As a child I’ve always liked storytellers. I was a quiet and well-mannered child who listened with rapt attention to the tales my father weaved about his many adventures with celebrity athletes.
One of my favorites was the story of a round of golf he played with Eddie Arcaro who was the best and most well-known jockey of the day. On this particular Sunday morning my dad was playing a round with Arcaro at Hempstead Golf and Country Club which is a private golf course adjacent to Hempstead Lake State Park.
They were on the 7th hole and as they walked down the fairway Arcaro could see through the fence there was a young lady who was having trouble mounting her horse which had apparently just thrown her.
Trying to be a Good Samaritan, Arcaro walked over to the fence and asked “Hey darling, do you need any help?” to which the girl looked at him and retorted “Get lost squirt, what the hell do you know about horses anyway?”
Good story. It has all the ingredients. It contains a famous athlete, a girl in distress and a great punchline.
Well once again the days of storytelling are upon us. We all need a moment of levity and escape given the unremitting horror which is currently upon us.
As luck would have it I was playing golf with two friends this weekend and one had invited his son to join us. The son was the prototypical son of a well to do and successful father. He was tall, handsome, athletic, well-groomed, well-educated and well-mannered.
As we played that day I realized that he most likely was as lucky as I was growing up and had traveled around the world and met a number of famous people through his father’s contacts.
On the 16th hole as we strolled down the fairway together I asked him who was the most famous person he had met.
He thought for a moment and said “Maybe the most famous person I met was Derek Jeter when I was about 12 years old.
A friend of mine had invited me to some big occasion at the Waldorf Astoria Hotel in Manhattan with all the Yankees in attendance so I got to meet Jeter, Mariano Riviera and Yogi Berra. It was fun.”
But I wanted him to embellish upon this childhood memory. After all, Derek Jeter carried the torch of the Yankee’s legacy starting with Babe Ruth who handed it to Joe DiMaggio who gave it to Mickey Mantle who had no one to give it to until Derek Jeter bent down and picked it up in 1995. Don Mattingly was not quite on this level and Reggie Jackson and Alex Rodrigues seem tainted.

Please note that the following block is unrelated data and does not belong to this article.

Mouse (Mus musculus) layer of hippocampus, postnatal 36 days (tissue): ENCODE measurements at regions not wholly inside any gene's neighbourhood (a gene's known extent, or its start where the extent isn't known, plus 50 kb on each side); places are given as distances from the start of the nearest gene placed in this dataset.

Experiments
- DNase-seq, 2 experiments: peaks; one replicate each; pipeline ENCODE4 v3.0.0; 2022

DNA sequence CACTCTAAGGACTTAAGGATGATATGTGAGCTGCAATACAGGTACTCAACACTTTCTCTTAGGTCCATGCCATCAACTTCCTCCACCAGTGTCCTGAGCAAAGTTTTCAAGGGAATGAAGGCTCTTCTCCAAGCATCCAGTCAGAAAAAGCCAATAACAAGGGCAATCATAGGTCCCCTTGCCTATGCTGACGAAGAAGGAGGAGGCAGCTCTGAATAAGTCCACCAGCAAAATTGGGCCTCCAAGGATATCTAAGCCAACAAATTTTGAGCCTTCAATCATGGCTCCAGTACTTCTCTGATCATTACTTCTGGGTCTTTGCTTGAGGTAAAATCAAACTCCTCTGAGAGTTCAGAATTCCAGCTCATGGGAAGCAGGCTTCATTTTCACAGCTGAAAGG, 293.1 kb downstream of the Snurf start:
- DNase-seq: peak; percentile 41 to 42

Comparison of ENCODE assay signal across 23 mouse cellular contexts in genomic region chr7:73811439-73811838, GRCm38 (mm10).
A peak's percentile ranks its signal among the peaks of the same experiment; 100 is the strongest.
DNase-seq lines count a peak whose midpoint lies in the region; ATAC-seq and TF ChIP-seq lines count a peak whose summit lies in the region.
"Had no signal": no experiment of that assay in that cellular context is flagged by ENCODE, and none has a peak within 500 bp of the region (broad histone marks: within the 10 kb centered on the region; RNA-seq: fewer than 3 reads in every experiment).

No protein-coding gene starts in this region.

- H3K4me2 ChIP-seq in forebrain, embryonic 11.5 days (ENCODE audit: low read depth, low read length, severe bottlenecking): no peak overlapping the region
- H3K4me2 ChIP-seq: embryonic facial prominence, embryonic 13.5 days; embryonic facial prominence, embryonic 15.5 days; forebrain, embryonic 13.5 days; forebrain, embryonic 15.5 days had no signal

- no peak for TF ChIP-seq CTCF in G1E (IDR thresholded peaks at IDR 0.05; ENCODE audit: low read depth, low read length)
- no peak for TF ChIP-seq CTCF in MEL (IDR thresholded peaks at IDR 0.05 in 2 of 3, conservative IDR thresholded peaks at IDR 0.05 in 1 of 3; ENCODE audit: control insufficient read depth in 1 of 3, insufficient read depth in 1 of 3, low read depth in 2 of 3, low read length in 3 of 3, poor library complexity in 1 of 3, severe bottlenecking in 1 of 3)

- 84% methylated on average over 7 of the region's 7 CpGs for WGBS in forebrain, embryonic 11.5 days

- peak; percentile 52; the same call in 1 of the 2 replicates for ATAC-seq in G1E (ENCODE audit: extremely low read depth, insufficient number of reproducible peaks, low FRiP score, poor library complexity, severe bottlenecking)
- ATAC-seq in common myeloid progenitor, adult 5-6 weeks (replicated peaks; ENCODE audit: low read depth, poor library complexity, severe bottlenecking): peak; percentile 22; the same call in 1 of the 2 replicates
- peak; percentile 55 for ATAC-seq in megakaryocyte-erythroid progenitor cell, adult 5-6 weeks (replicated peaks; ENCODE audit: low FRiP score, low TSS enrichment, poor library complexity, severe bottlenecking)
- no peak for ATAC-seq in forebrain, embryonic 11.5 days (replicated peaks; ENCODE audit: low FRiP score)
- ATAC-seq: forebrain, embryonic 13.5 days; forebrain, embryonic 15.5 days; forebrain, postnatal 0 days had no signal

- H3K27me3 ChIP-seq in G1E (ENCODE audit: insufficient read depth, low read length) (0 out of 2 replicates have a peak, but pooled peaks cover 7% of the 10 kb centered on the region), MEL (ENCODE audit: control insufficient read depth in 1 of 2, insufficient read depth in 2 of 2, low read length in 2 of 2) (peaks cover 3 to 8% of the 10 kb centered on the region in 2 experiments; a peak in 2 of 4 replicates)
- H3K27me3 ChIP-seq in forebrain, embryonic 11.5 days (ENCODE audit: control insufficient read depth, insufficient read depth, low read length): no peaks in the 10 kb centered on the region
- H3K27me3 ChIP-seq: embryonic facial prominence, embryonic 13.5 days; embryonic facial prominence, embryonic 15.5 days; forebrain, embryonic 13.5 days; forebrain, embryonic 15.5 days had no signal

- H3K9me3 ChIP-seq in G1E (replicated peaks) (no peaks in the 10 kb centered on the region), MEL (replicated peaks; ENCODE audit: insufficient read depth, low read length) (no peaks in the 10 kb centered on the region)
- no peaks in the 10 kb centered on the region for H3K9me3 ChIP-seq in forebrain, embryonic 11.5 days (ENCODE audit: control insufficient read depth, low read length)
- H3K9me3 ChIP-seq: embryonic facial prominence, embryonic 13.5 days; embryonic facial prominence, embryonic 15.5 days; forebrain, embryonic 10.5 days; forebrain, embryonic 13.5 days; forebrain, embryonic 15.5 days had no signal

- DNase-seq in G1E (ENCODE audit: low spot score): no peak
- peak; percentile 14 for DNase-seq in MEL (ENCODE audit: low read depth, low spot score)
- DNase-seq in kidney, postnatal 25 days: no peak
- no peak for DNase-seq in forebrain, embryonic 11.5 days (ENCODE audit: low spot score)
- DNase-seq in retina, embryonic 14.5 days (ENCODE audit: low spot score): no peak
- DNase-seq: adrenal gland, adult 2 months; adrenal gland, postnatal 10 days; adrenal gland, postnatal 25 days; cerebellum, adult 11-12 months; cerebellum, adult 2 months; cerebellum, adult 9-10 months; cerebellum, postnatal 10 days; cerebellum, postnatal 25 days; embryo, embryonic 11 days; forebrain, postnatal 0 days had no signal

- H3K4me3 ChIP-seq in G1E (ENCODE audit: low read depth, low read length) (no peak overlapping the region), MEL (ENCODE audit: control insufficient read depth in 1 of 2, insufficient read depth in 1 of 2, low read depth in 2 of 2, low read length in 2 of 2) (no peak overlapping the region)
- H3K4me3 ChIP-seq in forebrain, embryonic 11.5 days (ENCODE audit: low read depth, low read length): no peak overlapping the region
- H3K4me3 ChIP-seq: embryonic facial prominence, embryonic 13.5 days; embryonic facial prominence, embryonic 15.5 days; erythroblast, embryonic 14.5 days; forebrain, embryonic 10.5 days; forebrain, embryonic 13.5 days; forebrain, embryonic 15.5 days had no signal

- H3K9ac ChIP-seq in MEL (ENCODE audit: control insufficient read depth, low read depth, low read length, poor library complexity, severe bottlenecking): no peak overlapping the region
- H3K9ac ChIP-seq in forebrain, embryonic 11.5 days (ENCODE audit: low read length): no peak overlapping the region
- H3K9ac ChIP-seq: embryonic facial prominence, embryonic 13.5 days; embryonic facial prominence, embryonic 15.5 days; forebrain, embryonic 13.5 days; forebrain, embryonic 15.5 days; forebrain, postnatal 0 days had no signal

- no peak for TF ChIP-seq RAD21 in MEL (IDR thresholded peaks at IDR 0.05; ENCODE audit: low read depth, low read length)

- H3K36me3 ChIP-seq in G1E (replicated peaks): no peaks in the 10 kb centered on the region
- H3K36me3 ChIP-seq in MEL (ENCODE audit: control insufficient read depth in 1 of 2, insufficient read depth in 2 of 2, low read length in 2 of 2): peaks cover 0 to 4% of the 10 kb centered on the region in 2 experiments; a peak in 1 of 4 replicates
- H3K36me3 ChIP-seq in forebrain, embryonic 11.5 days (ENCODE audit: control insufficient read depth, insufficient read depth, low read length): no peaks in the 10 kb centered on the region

But Jeter was a true mythic figure on a par with Ruth, DiMaggio and Mantle and the fact that my friend’s son had actually met him makes it necessary for this young man to make a story out of this event.
So I asked him to tell me more about Jeter and he said “He was way bigger than I expected. He must have been 6’ 3” with great big shoulders, short hair and a nice smile.”
That seemed to satisfy me more.
I had met a number of ballplayers in my time and they all are way bigger than one expects. Years ago I met Hall of Fame pitcher John Smoltz of the Atlanta Braves. On TV he looked skinny and slight but in person, he too was 6’3,” had huge hands, big shoulders and towered over me when we met.
The time I met the NFL running back Emmitt Smith at an Ann Liguori party I came away with the distinct impression that this guy couldn’t be knocked over by a Mack truck.
Did you catch a look at this weekend’s “The Match” starring Tiger Woods and Phil Mickelson in another charity golf match with Peyton Manning and Tom Brady.
Phil Mickelson and Tiger Woods are big guys. Tiger is 6’1” and Phil is 6’3” but when they stood next to Tom Brady they both looked like little munchkins.
Good stories need to have a surprise to it or have some wit or contain some wisdom or some pathos. Gay Talese’s story “Frank Sinatra has a cold” is widely considered to be the best celebrity story ever written with his “The silent season of the hero” about Joe DiMaggio also a masterpiece.
Both elaborate on the loneliness and sadness of the fame.
However the only way to dig deep enough for pathos is to do what Talese would do which was to hang with these guys and their compadres for a month or so. But who has the time or the access to do that?
The best we can do if we are lucky enough to meet a superstar is to take away a memorable first impression.
When you meet star athletes you always wind up saying to yourself wow these guys are not like you or me. They are really big, really tall, really well-dressed, always have really good teeth and make powerful eye contact.
Over a lifetime we all get to meet a few of these superstars. We are forgotten by them but they are never forgotten by us.
I hope that when our heroes retire they fare better than Sinatra and DiMaggio who seemed to have embraced loneliness and depression.
Let us hope that when our current heroes retire they live in joy and contentment knowing that they gave the world all of its magic and its wonder. That goes for Derek Jeter, Mariano Rivera, Tiger Woods, Phil Mickelson, Tom Brady and all the rest.